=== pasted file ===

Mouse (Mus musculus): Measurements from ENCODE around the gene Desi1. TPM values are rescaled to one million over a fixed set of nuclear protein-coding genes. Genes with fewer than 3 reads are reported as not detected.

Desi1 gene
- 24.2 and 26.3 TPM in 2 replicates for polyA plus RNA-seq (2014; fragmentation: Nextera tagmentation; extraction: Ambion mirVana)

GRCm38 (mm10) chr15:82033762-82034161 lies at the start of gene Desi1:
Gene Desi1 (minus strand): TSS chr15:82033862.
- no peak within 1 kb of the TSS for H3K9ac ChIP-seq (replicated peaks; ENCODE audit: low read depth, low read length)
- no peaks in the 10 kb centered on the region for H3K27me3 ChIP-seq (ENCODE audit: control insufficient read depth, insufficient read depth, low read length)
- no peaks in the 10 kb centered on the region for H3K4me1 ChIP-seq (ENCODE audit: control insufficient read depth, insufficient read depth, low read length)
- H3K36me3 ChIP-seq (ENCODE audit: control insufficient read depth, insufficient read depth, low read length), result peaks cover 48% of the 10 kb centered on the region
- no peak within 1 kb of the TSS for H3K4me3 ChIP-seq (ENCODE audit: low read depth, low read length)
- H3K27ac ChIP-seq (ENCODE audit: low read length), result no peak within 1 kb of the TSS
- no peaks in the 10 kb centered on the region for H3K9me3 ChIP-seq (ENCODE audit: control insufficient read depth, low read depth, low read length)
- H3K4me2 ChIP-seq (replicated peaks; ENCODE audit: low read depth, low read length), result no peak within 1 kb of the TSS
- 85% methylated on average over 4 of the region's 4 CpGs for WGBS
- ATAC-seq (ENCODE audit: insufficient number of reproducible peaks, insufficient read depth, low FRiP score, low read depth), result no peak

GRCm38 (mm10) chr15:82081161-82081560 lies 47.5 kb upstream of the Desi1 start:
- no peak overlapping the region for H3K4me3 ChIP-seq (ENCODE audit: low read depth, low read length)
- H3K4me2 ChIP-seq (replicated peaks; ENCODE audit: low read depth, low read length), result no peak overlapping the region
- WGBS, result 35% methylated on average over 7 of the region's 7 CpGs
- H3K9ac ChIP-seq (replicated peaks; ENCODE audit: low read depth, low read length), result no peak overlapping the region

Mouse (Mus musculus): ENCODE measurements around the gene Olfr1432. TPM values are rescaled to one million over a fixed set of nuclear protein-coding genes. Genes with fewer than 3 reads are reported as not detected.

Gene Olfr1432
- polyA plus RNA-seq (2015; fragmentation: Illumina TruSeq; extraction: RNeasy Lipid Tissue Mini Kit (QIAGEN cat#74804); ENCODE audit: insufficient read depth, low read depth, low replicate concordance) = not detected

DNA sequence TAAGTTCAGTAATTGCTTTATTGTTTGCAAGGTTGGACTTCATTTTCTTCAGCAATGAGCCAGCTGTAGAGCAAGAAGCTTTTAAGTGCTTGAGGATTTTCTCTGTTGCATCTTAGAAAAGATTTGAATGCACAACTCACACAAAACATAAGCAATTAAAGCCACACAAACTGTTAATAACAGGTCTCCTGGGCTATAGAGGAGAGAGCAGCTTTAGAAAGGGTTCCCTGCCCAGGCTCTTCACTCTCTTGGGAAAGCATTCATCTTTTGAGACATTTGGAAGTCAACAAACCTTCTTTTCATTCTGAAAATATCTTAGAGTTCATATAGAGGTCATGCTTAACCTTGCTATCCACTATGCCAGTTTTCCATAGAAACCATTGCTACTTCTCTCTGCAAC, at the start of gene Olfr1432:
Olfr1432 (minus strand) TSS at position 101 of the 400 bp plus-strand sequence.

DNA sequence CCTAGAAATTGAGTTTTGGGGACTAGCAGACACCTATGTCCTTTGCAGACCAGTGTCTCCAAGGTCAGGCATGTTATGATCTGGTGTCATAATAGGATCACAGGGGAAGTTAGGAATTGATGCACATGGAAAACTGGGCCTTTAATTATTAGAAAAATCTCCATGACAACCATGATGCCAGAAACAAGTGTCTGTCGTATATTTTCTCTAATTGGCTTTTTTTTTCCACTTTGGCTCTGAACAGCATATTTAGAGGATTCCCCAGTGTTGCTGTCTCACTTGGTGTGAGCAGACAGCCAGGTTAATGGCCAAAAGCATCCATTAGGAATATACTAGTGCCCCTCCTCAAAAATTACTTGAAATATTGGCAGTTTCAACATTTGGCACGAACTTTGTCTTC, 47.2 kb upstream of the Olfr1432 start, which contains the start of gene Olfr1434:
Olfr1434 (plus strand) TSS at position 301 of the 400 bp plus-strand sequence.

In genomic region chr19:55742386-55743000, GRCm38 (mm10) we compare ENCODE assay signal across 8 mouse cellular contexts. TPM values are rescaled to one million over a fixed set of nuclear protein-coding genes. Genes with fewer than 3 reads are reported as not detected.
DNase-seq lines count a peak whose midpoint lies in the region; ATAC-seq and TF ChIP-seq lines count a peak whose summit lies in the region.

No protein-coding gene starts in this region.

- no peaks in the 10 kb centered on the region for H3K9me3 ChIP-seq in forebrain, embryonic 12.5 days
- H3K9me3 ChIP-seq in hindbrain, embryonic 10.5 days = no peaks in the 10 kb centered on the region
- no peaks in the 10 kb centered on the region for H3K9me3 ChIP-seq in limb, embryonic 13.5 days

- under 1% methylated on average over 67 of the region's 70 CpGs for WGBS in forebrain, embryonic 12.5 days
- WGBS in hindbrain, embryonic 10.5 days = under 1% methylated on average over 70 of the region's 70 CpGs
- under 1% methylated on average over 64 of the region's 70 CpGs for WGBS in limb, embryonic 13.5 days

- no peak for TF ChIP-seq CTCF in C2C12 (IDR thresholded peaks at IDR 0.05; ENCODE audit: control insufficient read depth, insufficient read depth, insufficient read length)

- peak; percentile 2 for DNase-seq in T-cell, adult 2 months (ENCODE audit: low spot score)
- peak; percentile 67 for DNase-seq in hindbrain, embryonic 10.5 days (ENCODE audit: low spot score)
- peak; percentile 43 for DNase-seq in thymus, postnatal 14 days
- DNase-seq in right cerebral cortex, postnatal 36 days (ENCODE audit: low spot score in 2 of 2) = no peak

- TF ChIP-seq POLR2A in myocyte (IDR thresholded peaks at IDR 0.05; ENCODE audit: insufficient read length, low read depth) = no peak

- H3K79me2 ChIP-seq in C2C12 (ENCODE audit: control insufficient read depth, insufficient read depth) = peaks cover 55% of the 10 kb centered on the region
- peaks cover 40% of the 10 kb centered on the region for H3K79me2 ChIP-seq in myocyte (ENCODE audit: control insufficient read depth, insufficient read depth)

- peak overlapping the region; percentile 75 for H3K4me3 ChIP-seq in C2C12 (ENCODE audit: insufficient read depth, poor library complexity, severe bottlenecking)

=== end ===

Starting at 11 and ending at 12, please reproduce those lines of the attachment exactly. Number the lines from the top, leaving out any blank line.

- H3K27ac ChIP-seq (ENCODE audit: low read length), result no peak within 1 kb of the TSS
- no peaks in the 10 kb centered on the region for H3K9me3 ChIP-seq (ENCODE audit: control insufficient read depth, low read depth, low read length)